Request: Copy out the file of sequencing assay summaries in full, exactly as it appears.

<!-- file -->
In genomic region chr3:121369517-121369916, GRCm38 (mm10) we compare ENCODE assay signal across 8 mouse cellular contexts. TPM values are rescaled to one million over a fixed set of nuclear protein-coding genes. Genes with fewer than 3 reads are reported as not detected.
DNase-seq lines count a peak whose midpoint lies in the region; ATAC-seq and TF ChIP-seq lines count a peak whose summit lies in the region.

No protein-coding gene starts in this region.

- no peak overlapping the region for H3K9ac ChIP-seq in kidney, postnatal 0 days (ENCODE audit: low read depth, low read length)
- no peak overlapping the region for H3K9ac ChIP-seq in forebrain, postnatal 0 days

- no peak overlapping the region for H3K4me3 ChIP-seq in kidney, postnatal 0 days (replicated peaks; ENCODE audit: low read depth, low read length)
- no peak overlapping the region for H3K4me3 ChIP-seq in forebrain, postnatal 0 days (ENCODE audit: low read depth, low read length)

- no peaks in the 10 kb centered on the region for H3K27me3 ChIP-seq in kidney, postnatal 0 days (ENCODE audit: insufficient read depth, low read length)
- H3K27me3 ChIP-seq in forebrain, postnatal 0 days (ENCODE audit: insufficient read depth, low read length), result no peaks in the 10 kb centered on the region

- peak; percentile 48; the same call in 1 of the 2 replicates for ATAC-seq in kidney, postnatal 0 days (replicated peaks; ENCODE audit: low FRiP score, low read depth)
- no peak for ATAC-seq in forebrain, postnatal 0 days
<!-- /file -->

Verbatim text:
In genomic region chr3:121369517-121369916, GRCm38 (mm10) we compare ENCODE assay signal across 8 mouse cellular contexts. TPM values are rescaled to one million over a fixed set of nuclear protein-coding genes. Genes with fewer than 3 reads are reported as not detected.
DNase-seq lines count a peak whose midpoint lies in the region; ATAC-seq and TF ChIP-seq lines count a peak whose summit lies in the region.

No protein-coding gene starts in this region.

- no peak overlapping the region for H3K9ac ChIP-seq in kidney, postnatal 0 days (ENCODE audit: low read depth, low read length)
- no peak overlapping the region for H3K9ac ChIP-seq in forebrain, postnatal 0 days

- no peak overlapping the region for H3K4me3 ChIP-seq in kidney, postnatal 0 days (replicated peaks; ENCODE audit: low read depth, low read length)
- no peak overlapping the region for H3K4me3 ChIP-seq in forebrain, postnatal 0 days (ENCODE audit: low read depth, low read length)

- no peaks in the 10 kb centered on the region for H3K27me3 ChIP-seq in kidney, postnatal 0 days (ENCODE audit: insufficient read depth, low read length)
- H3K27me3 ChIP-seq in forebrain, postnatal 0 days (ENCODE audit: insufficient read depth, low read length), result no peaks in the 10 kb centered on the region

- peak; percentile 48; the same call in 1 of the 2 replicates for ATAC-seq in kidney, postnatal 0 days (replicated peaks; ENCODE audit: low FRiP score, low read depth)
- no peak for ATAC-seq in forebrain, postnatal 0 days